Security

Tech Tip: Evaluating Postini as an e-mail filtering service

Jonathan Yarden

Spam is like a rat: It's a nuisance and a threat. Not only has it infested inboxes around the world, but spam carries with it hostile viruses and worms that can shut down or severely cripple entire systems and networks. People are sick of receiving it, and they're tired of constantly worrying whether hackers will use spam to hack into their systems.

It's difficult to measure exactly how much e-mail is spam or how much spam carries a malicious element. Individual estimates about spam vary greatly: Some companies and people have no problems with spam at all, while others have serious trouble with it.

I flatly reject junk e-mailers' claims that spam doesn't cost money. Sifting through the junk in your inbox is a time-wasting process. As the saying goes, time is money—and so is a new system if that spam happens to be infected. But for an Internet service provider (ISP), spam not only costs time and money, but also bandwidth, and even customers.

After fighting a losing battle with spam, the ISP I work for decided it had had enough. As a last resort, we outsourced our virus- and spam-filtering service to Postini, a commercial e-mail filtering service.

In addition to blocking hostile viruses and worms that are often present in spam, Postini prevents our mail servers from being flooded, which improves their general operation. Before the switch to Postini, junk e-mail flooded our servers, simultaneously, from so many locations that it was like a denial of service attack at times.

After the switch, we noticed an immediate decrease in incoming bandwidth. It turned out that upwards of 70 percent of all our incoming e-mail was a combination of spam, worms, and viruses. With Postini in the picture, this junk no longer inundates our servers.

How Postini works

From a technical perspective, I don't know how Postini categorizes spam e-mail, but I suspect the process is similar to the open source Bayesian pattern-matching systems that have become quite popular. Postini collects e-mails, categorizes them, and holds them if they contain some of the more popular questionable topics or content; viruses and worms are also identified and held. Valid e-mails are then forwarded to a Postini administrator-specified SMTP server.

Postini can be configured with one or more administrator accounts that control the overall operation of Postini for the customer. Depending on how the administrator configures Postini, message centers, which are unique accounts that sit between the Internet and the user's inbox, can be either manually set up or automatically created when a specific user receives e-mail. When a new message center is created for a unique e-mail address, Postini sends a notification e-mail with a Web page location and login information to the e-mail address for which the message center was created.

Although Postini's automatic message center creation is considerably easier than manually adding thousands of users, dictionary attacks could still cause excessive message center creation if your SMTP server accepts e-mail for users that really don't exist. Postini's delivery mechanism behaves as an intelligent proxy server, so if an e-mail address doesn't exist on the real SMTP server, Postini tracks these attempts, which helps Postini identify and block dictionary attacks in real time. Postini's tracking can also block multiple bounced e-mail messages to the same domain, which are typically the result of mail forgeries.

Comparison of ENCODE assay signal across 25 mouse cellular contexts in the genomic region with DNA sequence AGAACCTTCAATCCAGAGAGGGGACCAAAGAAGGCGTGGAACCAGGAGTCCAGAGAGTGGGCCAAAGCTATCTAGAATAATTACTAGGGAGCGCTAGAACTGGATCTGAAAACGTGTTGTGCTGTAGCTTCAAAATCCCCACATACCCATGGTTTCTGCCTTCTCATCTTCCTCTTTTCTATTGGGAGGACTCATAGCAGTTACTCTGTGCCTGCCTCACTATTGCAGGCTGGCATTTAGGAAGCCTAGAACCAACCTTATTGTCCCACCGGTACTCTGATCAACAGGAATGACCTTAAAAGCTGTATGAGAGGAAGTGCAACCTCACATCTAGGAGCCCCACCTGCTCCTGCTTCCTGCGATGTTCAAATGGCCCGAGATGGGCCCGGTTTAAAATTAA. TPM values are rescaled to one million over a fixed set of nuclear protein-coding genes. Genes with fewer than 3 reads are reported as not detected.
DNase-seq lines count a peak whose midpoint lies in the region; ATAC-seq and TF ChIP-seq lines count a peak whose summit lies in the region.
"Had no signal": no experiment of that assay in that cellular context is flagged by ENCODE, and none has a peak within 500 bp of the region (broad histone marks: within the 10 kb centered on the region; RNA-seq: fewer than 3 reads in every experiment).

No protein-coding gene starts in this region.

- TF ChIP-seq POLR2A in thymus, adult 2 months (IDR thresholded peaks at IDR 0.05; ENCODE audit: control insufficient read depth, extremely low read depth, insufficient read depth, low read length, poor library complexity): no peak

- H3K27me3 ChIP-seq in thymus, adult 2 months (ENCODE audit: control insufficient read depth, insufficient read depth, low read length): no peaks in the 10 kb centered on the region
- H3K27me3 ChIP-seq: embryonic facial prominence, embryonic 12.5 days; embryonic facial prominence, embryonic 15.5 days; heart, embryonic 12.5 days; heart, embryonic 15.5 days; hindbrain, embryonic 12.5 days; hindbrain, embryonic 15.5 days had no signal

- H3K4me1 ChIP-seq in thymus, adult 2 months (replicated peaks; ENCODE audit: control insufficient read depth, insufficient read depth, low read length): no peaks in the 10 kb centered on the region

Postini's default settings for spam e-mail are moderate, but administrators or users can easily adjust them. Users can choose their own filters, whitelists, and blacklists. Additionally, users who prefer their e-mail raw, rather than cooked, can disable all filtering. I was surprised that anyone would want to disable Postini's filtering, although I guess it's true that you can't please everyone.

Postini is a very user-friendly service. Postini holds quarantined e-mail for several days, so if you don't receive an expected e-mail, you can log into the Postini message center and forward the quarantined e-mail to your inbox.

Costs for Postini differ, so I won't discuss pricing—that's their job. However, I will say that for many ISPs, Postini can add much-needed virus- and worm-blocking features, in addition to stopping spam and the abuse of your e-mail servers. Also, depending on the type of Internet connection you have, the cost of Postini might be offset by what you save in otherwise wasted bandwidth due to worms, viruses, and spam e-mail.

Final thoughts

Deciding to use Postini was easy; educating the users about how to use the service and exploring all of the administrative options is more complex. But I'm impressed with the detail of Postini's e-mail reports, which will surely be of interest to anyone who wants to measure the service's success.

After the paperwork was signed, activating Postini's service involved changing domains' MX records to point to multiple Postini incoming servers and configuring Postini's service to forward mail to our real e-mail server. Although the ISP I work for signed up for a 30-day trial, by the second day, user feedback and the bandwidth savings made it clear that Postini was well worth the cost of the service.

Jonathan Yarden is the senior UNIX system administrator, network security manager, and senior software architect for a regional ISP.

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